Case reviews show delays of several weeks between Common Assessment Framework initial requests and first meeting. Assessments should be timely and planned and use appropriate frameworks to help identify risk.

Background information about both parents should inform any ongoing assessment. This provides an opportunity for interacting risk factors such as mental health problems, possible domestic abuse and substance misuse to be identified and a proper assessment made.

Related topics

Parental mental health

Helping children living with parents with mental health problems.
Read more about parental mental health

Domestic abuse: learning from case reviews

Lessons from case reviews published since 2011, where domestic abuse is a key factor. 
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Parents who misuse substances: learning from case reviews

Lessons from case reviews published since 2010, where substance misuse is a key factor.
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Voluntary agencies: learning from case reviews

Lessons from case reviews published since 2011, where voluntary agencies were the focus of the review.
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Neglect is the ongoing failure to meet a child's basic needs. It's dangerous and children can suffer serious and long-term harm.
Read more about neglect

Domestic abuse

Witnessing domestic abuse is child abuse, and teenagers can suffer domestic abuse in their relationships. 
Read more about domestic abuse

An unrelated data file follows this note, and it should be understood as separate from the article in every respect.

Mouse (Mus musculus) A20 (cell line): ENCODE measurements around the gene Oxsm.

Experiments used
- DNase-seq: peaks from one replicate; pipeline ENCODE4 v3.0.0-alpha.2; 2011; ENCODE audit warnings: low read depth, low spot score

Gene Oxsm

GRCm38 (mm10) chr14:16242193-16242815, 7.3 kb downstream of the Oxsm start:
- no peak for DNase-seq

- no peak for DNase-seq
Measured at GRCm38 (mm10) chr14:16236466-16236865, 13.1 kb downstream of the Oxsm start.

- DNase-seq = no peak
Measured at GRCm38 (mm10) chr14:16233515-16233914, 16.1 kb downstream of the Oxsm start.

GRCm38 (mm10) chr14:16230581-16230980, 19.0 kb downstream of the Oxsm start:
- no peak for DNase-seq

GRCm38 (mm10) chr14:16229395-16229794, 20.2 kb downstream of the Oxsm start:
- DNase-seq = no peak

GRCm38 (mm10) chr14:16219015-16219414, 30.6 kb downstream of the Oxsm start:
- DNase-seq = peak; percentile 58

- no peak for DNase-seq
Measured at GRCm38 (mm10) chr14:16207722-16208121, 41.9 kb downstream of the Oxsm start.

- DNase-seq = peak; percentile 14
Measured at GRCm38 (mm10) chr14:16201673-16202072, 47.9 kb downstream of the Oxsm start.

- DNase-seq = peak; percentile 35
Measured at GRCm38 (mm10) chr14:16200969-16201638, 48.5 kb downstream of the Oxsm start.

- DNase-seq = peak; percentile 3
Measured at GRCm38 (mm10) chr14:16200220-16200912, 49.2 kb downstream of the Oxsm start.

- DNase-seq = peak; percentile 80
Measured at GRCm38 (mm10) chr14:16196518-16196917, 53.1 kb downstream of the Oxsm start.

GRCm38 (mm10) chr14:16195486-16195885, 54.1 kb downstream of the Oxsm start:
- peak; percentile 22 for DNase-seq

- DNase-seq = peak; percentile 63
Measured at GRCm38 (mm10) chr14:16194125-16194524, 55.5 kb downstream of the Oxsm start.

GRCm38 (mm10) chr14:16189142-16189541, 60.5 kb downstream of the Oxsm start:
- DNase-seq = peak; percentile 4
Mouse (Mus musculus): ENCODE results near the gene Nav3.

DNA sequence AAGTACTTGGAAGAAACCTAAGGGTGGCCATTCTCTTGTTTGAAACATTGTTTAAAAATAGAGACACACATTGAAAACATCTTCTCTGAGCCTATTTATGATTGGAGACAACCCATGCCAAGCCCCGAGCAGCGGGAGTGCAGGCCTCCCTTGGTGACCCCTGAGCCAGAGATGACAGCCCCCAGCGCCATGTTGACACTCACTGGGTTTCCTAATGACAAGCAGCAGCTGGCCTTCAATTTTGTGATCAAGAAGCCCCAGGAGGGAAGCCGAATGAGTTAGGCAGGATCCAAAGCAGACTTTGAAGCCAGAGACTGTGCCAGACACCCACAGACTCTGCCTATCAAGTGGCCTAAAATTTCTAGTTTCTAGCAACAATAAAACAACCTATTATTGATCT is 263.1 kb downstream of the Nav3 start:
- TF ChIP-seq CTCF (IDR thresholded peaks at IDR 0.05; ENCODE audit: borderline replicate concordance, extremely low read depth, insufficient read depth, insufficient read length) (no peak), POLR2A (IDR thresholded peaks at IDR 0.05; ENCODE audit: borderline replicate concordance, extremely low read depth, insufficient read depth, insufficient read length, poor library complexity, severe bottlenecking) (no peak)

More information and resources

National case review repository

Working together with the Association of Independent LSCB Chairs to make finding the learning from case reviews published in 2014 and 2013 easy to find.

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Child protection system

The services and process in place across the United Kingdom to protect children at risk of  abuse, neglect or harm.

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Research and resources

Read our latest research, leaflets, guidance and evaluations that share what we've learned from our services for children and families.

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Information Service

Our Information Service provides quick and easy access to the latest child protection research, policy and practice. 
Find out more about our Information Service


  1. Brandon, M. et al. (2011) A study of recommendations arising from serious case reviews 2009-2010 (PDF). [London]: Department for Education.